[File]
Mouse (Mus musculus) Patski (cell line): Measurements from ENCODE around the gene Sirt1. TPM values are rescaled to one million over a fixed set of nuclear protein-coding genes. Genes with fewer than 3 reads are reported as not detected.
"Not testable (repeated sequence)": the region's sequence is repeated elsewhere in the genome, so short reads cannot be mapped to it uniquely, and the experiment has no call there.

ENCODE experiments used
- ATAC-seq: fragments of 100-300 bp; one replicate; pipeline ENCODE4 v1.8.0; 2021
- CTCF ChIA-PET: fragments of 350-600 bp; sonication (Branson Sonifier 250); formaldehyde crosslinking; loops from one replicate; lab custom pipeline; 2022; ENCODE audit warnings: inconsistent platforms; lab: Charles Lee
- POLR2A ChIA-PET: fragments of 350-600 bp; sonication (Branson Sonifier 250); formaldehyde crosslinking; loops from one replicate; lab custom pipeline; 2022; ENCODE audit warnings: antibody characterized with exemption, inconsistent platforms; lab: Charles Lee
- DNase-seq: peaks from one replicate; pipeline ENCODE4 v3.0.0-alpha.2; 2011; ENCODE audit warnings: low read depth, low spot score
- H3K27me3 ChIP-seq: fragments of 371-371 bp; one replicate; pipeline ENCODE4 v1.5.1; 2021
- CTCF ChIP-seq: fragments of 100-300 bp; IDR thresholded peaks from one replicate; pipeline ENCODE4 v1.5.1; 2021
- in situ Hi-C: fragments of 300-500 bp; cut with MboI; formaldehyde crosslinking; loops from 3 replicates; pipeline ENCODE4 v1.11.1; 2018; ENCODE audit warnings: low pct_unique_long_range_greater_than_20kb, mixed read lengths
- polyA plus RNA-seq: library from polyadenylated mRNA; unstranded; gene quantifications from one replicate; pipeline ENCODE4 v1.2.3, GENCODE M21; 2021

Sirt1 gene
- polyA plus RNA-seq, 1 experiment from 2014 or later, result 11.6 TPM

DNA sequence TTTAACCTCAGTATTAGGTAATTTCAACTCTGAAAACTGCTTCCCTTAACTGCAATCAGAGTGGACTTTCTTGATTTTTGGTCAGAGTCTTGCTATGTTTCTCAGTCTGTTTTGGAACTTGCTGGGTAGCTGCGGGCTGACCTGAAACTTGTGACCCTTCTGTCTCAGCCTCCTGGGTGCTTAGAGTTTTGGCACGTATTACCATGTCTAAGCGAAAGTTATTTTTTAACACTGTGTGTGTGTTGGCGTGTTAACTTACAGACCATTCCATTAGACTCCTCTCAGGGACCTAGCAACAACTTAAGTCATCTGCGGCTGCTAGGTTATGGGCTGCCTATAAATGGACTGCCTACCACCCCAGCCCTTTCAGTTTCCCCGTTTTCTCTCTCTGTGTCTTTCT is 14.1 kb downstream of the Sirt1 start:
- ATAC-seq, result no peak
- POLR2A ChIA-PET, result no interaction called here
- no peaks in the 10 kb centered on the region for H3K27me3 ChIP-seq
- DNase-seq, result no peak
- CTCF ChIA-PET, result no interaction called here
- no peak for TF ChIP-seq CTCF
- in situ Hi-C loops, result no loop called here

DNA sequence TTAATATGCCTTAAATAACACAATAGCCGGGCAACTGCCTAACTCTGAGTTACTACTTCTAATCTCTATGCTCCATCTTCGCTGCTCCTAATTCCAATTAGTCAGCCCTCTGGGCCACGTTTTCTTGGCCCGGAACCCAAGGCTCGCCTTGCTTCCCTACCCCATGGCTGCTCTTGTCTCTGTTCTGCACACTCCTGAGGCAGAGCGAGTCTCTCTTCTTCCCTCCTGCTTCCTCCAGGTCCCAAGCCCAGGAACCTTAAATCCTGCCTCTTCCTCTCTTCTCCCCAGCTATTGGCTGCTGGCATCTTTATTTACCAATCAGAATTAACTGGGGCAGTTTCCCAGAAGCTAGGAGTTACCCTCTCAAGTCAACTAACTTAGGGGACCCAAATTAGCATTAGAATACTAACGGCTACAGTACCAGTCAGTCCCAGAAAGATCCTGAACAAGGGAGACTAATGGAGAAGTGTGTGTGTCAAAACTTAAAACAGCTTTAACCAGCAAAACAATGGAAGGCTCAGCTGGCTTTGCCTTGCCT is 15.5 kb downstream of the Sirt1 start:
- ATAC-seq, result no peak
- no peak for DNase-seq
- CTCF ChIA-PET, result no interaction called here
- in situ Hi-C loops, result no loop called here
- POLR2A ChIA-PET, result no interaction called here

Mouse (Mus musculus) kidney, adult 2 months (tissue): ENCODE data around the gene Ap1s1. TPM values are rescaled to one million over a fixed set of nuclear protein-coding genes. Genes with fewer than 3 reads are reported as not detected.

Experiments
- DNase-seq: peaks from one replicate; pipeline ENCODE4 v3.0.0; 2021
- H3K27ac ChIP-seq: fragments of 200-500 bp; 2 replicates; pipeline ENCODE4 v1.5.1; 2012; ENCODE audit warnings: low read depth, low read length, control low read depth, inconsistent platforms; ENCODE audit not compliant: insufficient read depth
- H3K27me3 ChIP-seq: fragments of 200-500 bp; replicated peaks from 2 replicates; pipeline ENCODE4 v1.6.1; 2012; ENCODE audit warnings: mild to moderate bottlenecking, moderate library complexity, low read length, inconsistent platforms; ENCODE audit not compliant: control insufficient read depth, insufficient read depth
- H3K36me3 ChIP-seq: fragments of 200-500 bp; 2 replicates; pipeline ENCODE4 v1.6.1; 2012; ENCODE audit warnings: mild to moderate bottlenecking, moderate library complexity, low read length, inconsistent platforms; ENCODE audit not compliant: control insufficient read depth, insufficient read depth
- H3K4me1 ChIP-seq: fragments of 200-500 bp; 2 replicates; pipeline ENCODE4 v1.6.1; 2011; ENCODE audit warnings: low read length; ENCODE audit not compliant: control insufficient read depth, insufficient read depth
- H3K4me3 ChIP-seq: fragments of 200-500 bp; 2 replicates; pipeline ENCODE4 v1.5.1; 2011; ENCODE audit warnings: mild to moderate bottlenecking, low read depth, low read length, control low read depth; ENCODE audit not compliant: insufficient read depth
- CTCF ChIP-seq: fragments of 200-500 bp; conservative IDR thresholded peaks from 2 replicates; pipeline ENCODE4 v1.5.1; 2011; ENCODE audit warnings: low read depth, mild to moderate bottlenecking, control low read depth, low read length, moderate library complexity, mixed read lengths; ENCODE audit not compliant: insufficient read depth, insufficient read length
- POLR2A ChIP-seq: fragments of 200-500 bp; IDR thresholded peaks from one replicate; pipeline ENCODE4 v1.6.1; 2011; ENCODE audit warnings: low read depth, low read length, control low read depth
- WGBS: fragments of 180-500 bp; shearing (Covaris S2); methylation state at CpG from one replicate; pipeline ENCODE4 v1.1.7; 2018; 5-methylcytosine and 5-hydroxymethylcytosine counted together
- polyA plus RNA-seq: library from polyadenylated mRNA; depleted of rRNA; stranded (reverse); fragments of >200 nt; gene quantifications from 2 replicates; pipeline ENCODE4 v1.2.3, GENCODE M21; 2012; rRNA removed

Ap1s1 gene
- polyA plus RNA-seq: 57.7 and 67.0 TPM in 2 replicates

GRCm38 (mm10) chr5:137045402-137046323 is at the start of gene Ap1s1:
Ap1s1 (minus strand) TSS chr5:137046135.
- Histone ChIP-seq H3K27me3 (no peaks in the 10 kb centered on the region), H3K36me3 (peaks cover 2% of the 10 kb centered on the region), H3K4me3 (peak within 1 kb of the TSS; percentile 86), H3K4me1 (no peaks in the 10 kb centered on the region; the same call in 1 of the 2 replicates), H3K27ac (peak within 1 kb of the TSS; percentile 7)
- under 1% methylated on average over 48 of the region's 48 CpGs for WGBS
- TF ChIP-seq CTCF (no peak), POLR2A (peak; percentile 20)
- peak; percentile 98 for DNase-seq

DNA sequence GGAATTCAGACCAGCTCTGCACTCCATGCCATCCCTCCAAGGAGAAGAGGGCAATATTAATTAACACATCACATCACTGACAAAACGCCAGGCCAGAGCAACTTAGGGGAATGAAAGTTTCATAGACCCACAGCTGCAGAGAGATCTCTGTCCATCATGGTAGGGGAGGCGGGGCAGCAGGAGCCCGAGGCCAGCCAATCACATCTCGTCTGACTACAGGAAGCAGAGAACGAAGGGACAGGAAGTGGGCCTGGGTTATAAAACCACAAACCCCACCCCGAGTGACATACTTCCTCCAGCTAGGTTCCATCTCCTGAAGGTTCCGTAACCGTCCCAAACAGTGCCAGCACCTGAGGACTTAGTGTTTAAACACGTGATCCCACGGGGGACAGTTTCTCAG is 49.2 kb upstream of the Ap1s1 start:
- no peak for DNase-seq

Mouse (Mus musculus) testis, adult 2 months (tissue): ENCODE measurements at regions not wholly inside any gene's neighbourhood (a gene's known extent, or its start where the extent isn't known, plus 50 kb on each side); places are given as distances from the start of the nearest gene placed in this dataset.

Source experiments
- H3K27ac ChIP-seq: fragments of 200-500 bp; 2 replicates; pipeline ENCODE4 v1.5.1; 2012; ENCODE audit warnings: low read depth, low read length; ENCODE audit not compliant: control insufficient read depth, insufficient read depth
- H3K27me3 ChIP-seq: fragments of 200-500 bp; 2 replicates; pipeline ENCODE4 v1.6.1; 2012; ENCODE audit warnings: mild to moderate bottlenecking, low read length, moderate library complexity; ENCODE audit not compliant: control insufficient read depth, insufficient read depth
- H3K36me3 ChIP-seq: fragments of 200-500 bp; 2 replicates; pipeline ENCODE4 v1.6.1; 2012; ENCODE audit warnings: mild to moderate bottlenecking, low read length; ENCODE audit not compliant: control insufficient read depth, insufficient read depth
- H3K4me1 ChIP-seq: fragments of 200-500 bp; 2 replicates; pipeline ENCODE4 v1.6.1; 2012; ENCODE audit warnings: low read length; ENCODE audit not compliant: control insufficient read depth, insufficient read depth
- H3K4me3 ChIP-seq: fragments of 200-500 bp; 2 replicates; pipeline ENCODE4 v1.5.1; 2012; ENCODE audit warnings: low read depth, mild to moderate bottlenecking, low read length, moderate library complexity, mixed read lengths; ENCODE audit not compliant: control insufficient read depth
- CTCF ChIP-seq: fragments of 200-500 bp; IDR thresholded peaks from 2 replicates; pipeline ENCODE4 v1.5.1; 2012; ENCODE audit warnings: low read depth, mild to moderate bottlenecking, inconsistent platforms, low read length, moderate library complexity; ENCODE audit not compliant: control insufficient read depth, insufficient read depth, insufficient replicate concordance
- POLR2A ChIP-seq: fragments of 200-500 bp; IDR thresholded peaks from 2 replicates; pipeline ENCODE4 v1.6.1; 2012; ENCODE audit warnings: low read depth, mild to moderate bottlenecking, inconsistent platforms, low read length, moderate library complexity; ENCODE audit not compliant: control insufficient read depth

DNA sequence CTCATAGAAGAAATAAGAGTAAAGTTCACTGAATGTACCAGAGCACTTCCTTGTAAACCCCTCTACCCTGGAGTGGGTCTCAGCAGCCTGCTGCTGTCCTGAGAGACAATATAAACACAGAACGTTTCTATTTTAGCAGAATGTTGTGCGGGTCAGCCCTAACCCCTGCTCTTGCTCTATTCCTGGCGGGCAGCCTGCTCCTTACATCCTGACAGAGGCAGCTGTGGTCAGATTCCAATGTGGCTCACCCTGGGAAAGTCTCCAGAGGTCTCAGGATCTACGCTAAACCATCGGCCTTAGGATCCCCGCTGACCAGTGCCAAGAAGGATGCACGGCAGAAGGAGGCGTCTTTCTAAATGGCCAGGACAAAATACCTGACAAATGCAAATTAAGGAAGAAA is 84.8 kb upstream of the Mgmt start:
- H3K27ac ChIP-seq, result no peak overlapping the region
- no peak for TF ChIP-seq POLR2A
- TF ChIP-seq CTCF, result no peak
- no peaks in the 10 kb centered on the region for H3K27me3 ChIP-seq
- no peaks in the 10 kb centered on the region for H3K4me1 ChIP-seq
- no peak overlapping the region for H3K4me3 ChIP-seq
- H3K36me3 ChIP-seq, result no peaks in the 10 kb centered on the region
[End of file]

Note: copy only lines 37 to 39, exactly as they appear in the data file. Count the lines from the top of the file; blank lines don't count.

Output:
- POLR2A ChIP-seq: fragments of 200-500 bp; IDR thresholded peaks from one replicate; pipeline ENCODE4 v1.6.1; 2011; ENCODE audit warnings: low read depth, low read length, control low read depth
- WGBS: fragments of 180-500 bp; shearing (Covaris S2); methylation state at CpG from one replicate; pipeline ENCODE4 v1.1.7; 2018; 5-methylcytosine and 5-hydroxymethylcytosine counted together
- polyA plus RNA-seq: library from polyadenylated mRNA; depleted of rRNA; stranded (reverse); fragments of >200 nt; gene quantifications from 2 replicates; pipeline ENCODE4 v1.2.3, GENCODE M21; 2012; rRNA removed